Wendy's Is Replacing its Human Workers With Kiosks Because of Minimum Wage
Robots are coming for our jobs and they're starting with fast food restaurants. Wendy's is replacing cashiers with touch-screen kiosks where patrons can order food and pay, according to Chicago television station WFLD. The shift away from human workers come amid calls for a raise in minimum wage.
One worker at a Chicago Wendy's told WFLD she was told the move would eliminate five jobs from the location. The company has more than 6,500 locations worldwide.
The growing bot workforce comes as labor unions and workers campaign for a raise in the minimum wage. Chicago has passed and has begun implementing a wage hike. Workers in Chicago now make a minimum of $10 an hour, up from $8.25 an hour. The city plans to grow its baseline wage to $13 per hour by 2019. California, New York and the District of Columbia have also agreed to raise pay, according to the Wall Street Journal, and other states are following suit.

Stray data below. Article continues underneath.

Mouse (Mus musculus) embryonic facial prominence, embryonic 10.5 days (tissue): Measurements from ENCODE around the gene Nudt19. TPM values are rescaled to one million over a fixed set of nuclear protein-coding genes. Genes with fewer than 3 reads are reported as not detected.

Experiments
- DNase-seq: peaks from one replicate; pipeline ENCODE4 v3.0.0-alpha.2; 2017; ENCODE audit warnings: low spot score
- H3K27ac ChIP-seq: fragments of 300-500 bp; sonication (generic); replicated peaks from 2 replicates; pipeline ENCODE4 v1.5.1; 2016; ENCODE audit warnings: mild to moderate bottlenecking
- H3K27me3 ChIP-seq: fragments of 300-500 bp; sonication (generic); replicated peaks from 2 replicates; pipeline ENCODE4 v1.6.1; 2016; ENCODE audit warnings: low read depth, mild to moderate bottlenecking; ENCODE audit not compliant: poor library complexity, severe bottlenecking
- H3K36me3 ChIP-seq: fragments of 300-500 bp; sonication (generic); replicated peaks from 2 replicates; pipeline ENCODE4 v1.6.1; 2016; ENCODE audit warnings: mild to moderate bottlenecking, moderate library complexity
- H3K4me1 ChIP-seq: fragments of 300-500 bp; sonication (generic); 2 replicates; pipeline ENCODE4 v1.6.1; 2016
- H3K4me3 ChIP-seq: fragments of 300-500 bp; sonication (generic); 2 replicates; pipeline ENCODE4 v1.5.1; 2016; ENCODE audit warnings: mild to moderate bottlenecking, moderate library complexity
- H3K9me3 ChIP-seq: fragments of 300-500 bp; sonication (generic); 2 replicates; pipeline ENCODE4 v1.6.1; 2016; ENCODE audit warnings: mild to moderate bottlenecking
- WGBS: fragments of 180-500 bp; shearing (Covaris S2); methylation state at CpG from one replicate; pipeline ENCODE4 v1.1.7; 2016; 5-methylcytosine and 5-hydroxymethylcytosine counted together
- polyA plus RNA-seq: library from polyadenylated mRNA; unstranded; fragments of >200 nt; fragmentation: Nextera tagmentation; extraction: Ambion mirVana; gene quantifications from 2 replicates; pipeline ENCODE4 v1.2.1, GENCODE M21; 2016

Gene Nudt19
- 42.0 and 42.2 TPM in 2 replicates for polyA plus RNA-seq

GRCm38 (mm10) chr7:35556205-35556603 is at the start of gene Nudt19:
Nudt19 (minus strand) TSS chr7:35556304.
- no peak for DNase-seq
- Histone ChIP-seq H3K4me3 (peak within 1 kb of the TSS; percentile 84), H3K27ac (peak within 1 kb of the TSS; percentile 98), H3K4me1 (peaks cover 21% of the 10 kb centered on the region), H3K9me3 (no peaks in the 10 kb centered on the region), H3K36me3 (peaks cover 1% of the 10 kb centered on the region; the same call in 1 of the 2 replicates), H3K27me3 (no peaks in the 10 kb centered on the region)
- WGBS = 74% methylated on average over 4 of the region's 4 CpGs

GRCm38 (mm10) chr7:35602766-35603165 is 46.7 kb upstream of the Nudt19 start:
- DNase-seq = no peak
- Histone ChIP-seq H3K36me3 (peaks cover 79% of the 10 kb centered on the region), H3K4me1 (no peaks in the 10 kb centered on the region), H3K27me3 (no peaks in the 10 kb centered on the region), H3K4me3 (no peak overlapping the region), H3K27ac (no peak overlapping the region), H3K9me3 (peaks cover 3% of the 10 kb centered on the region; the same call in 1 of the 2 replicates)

Wendy's is not the only fast food restaurant to make the transition from man to machine. White Castle has been testing order and check out kiosks for the last two years. Meanwhile, McDonald's kicked off a machine-ordering pilot this year that allows customers at two Chicago locations order coffee drinks from a touch screen.
The Employment Policies Institute reports wage hikes lead to jobs losses. "When labor costs go up, business owners can do one of three things: raise prices, cut costs or shrink their profit margins," wrote Michael Saltsman, a research fellow at EPI, wrote in an op-ed. "Given the consumer's insatiable demand for ever-lower prices, and the fact that most minimum wage employers operate with a profit margin of 2 to 5%, the only realistic option is to cut costs. One of the key ways to cut costs is to introduce automation or self-service,"
But as University of Oregon economist Tim Duy said in an interview with the Huffington Post, automation may be taking over regardless of the minimum wage. "Consider the issue of fast food employment," he said. "Some of those jobs, in particular the cashier, are almost about to be automated away regardless of what happens to minimum wages."
To his point, lots of jobs have already been automated without the pressure of increased wages, like bank telling and certain factory jobs. Regardless of the catalyst for this rising tide of automaion, the result may be a shrinking number of low-skill paying jobs for Americans.